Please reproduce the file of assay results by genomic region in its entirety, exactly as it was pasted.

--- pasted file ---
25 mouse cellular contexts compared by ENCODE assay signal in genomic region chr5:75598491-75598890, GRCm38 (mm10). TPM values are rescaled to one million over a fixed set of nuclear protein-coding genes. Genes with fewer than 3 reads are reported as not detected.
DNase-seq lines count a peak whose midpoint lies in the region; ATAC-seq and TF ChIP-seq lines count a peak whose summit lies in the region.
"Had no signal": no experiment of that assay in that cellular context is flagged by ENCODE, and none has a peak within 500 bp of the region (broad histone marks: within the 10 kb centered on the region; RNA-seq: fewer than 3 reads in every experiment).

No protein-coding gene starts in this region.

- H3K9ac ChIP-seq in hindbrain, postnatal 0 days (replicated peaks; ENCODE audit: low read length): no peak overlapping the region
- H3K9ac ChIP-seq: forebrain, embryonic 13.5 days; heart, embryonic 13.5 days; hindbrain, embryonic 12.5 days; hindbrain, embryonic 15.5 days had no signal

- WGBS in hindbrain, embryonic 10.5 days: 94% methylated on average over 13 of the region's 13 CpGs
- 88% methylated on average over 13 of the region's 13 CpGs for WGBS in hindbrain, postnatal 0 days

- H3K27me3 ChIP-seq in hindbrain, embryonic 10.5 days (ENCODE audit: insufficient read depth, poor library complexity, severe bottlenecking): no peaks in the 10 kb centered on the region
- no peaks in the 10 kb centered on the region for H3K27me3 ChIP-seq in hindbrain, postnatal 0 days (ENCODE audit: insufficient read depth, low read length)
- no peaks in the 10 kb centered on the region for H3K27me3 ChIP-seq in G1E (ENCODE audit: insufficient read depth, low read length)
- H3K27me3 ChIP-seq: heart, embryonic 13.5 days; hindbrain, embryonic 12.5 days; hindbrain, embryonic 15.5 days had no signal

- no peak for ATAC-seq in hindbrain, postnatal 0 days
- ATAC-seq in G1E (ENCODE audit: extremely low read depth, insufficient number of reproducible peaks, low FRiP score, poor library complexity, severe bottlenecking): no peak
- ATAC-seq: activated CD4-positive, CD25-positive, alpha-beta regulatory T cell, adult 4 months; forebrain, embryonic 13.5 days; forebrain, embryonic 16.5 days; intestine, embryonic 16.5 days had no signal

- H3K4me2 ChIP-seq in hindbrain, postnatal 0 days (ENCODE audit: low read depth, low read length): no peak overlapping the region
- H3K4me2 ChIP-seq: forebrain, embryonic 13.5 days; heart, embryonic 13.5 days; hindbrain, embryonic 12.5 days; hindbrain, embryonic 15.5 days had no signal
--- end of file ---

25 mouse cellular contexts compared by ENCODE assay signal in genomic region chr5:75598491-75598890, GRCm38 (mm10). TPM values are rescaled to one million over a fixed set of nuclear protein-coding genes. Genes with fewer than 3 reads are reported as not detected.
DNase-seq lines count a peak whose midpoint lies in the region; ATAC-seq and TF ChIP-seq lines count a peak whose summit lies in the region.
"Had no signal": no experiment of that assay in that cellular context is flagged by ENCODE, and none has a peak within 500 bp of the region (broad histone marks: within the 10 kb centered on the region; RNA-seq: fewer than 3 reads in every experiment).

No protein-coding gene starts in this region.

- H3K9ac ChIP-seq in hindbrain, postnatal 0 days (replicated peaks; ENCODE audit: low read length): no peak overlapping the region
- H3K9ac ChIP-seq: forebrain, embryonic 13.5 days; heart, embryonic 13.5 days; hindbrain, embryonic 12.5 days; hindbrain, embryonic 15.5 days had no signal

- WGBS in hindbrain, embryonic 10.5 days: 94% methylated on average over 13 of the region's 13 CpGs
- 88% methylated on average over 13 of the region's 13 CpGs for WGBS in hindbrain, postnatal 0 days

- H3K27me3 ChIP-seq in hindbrain, embryonic 10.5 days (ENCODE audit: insufficient read depth, poor library complexity, severe bottlenecking): no peaks in the 10 kb centered on the region
- no peaks in the 10 kb centered on the region for H3K27me3 ChIP-seq in hindbrain, postnatal 0 days (ENCODE audit: insufficient read depth, low read length)
- no peaks in the 10 kb centered on the region for H3K27me3 ChIP-seq in G1E (ENCODE audit: insufficient read depth, low read length)
- H3K27me3 ChIP-seq: heart, embryonic 13.5 days; hindbrain, embryonic 12.5 days; hindbrain, embryonic 15.5 days had no signal

- no peak for ATAC-seq in hindbrain, postnatal 0 days
- ATAC-seq in G1E (ENCODE audit: extremely low read depth, insufficient number of reproducible peaks, low FRiP score, poor library complexity, severe bottlenecking): no peak
- ATAC-seq: activated CD4-positive, CD25-positive, alpha-beta regulatory T cell, adult 4 months; forebrain, embryonic 13.5 days; forebrain, embryonic 16.5 days; intestine, embryonic 16.5 days had no signal

- H3K4me2 ChIP-seq in hindbrain, postnatal 0 days (ENCODE audit: low read depth, low read length): no peak overlapping the region
- H3K4me2 ChIP-seq: forebrain, embryonic 13.5 days; heart, embryonic 13.5 days; hindbrain, embryonic 12.5 days; hindbrain, embryonic 15.5 days had no signal